In the Budget Consultation undertaken in summer 2023, 48% of respondents who used country parks and other outdoor spaces agreed with the proposal to introduce new charges to services that are currently free, compared with 41% who disagreed. While this does not indicate a strong level of agreement with the principle of charging for rural countryside car parking, it does suggest some agreement that we should investigate this potential means of income generation to offset service costs.

How would the proposal be implemented?

Feedback from this consultation would help us understand whether it is appropriate to introduce car parking charges at rural countryside car parks with 20 or more spaces, whether there are any other locations where we should consider introducing car parking charges, and what factors we should consider in making these decisions.

A list of rural countryside car parks where we recommend introducing car parking charges would be presented to the Executive Member for Countryside and Regulatory Services, for their consideration.

If approved, we would expect to start implementing charges at some rural countryside car parks by April 2025. This is likely to be a phased introduction to allow the supporting infrastructure to be put in place.

What are the potential impacts?

If people were to make less use of countryside areas due to car parking charges, this could have an impact on physical and mental health.

Many of our sites are used regularly by dog walkers. Introducing charges at these sites could lead to dog walkers visiting less suitable areas (such as areas without dog waste bins) which may impact on the cleanliness of these areas and enjoyment for other users. However, our charges would be structured to support this type of short-term use.

The proposed changes may reduce the number of journeys being made to each countryside site by car. This could have a positive impact on local air quality and traffic/journey times, but also limit accessibility for those who could only reach the location by car.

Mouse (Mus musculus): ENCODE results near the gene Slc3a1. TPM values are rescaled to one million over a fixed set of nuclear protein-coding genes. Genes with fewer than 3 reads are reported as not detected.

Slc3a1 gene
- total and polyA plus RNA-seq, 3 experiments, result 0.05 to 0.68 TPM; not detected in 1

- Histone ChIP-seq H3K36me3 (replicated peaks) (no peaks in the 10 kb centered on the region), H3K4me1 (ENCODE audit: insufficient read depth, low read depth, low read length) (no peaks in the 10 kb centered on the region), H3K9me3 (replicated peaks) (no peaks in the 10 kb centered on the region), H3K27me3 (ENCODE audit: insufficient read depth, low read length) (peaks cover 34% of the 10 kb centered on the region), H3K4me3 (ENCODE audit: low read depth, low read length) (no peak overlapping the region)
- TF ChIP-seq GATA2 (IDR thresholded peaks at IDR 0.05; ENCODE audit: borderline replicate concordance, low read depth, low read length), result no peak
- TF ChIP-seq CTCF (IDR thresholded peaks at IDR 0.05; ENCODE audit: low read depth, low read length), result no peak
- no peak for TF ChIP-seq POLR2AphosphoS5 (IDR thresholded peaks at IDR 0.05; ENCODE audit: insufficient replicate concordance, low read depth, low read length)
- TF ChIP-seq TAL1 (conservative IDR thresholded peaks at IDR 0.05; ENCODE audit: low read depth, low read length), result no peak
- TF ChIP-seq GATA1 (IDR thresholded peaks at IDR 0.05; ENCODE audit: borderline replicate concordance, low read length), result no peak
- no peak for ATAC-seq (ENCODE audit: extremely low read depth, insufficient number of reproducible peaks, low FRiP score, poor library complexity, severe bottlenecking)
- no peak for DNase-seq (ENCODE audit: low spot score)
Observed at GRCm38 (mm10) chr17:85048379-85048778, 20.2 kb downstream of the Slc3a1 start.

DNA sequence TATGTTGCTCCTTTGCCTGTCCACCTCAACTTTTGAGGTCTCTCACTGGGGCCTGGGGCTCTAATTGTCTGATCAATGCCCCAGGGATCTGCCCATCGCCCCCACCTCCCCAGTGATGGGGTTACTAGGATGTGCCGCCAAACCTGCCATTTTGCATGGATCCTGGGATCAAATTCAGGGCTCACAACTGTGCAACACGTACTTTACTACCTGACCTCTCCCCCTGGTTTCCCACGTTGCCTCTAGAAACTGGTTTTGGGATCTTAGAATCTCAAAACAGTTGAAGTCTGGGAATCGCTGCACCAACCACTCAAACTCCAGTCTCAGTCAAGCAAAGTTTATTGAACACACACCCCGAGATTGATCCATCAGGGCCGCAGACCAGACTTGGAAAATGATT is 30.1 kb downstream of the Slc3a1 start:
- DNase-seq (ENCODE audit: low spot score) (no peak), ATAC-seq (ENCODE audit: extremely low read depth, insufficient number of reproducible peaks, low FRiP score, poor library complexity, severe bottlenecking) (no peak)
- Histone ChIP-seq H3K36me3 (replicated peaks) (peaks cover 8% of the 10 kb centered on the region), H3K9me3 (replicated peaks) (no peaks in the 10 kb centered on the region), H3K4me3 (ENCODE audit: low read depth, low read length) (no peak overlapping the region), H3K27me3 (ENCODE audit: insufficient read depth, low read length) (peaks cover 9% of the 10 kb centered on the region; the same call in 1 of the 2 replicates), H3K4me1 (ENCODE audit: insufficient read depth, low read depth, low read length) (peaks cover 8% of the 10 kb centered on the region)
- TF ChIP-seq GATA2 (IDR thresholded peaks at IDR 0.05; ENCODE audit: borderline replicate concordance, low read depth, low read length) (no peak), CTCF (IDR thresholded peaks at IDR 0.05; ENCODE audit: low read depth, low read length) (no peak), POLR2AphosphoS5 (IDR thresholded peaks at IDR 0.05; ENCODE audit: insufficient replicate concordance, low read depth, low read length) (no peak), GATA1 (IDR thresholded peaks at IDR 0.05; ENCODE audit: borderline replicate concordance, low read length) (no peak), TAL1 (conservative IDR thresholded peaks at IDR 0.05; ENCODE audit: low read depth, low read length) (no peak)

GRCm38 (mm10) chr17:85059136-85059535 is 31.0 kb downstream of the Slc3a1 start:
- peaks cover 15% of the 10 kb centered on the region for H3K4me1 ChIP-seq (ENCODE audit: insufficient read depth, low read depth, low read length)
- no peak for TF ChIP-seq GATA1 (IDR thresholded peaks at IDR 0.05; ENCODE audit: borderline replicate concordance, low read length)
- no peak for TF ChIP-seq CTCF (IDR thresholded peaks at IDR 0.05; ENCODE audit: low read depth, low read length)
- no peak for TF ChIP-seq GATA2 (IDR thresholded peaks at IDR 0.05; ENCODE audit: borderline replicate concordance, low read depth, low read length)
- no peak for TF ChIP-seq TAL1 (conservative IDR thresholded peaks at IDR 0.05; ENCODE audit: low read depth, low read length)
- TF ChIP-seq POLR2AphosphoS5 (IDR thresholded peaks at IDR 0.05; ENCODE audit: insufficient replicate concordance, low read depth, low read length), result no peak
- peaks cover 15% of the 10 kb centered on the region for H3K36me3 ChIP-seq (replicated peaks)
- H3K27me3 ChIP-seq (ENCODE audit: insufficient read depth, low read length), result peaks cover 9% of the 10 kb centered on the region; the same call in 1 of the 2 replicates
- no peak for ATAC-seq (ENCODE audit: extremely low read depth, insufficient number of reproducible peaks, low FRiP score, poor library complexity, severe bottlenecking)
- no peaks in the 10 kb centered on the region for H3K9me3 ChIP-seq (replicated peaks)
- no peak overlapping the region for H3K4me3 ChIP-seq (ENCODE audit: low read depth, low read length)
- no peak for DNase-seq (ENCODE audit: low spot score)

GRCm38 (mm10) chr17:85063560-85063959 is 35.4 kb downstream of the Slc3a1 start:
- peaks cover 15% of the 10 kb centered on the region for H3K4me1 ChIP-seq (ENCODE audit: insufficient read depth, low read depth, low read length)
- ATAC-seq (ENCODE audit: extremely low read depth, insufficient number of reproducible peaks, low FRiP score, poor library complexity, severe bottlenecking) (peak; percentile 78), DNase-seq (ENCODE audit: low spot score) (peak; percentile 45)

Car parking charges may encourage drivers to use other local car parks that charge less or not at all, which could result in more use of these sites and additional income or costs for their owners.

Visitors to car parks which might introduce charges may try to park in unsuitable or unsafe areas such as on verges or on the roadside to avoid paying a charge.

What alternatives have been considered?

There are other approaches that we could take that are not proposed at this time. In developing this proposal, we have also considered the following:

Maintain free parking at sites where visitors do not currently have to pay

This option is not being proposed because of the scale of the budget pressures faced by the County Council, and the legal requirement to operate within budget. If we decided to maintain the current situation it would put additional pressure on other statutory or critical services to deliver increased savings. Statutory services are those we are legally required to provide. This may impact levels of service in these areas and our ability to operate within our budget.

Other options for income generation

We have considered other options for income generation at rural countryside car parks such as a donation system. However, initial analysis suggests that this would not raise sufficient income to be commercially viable.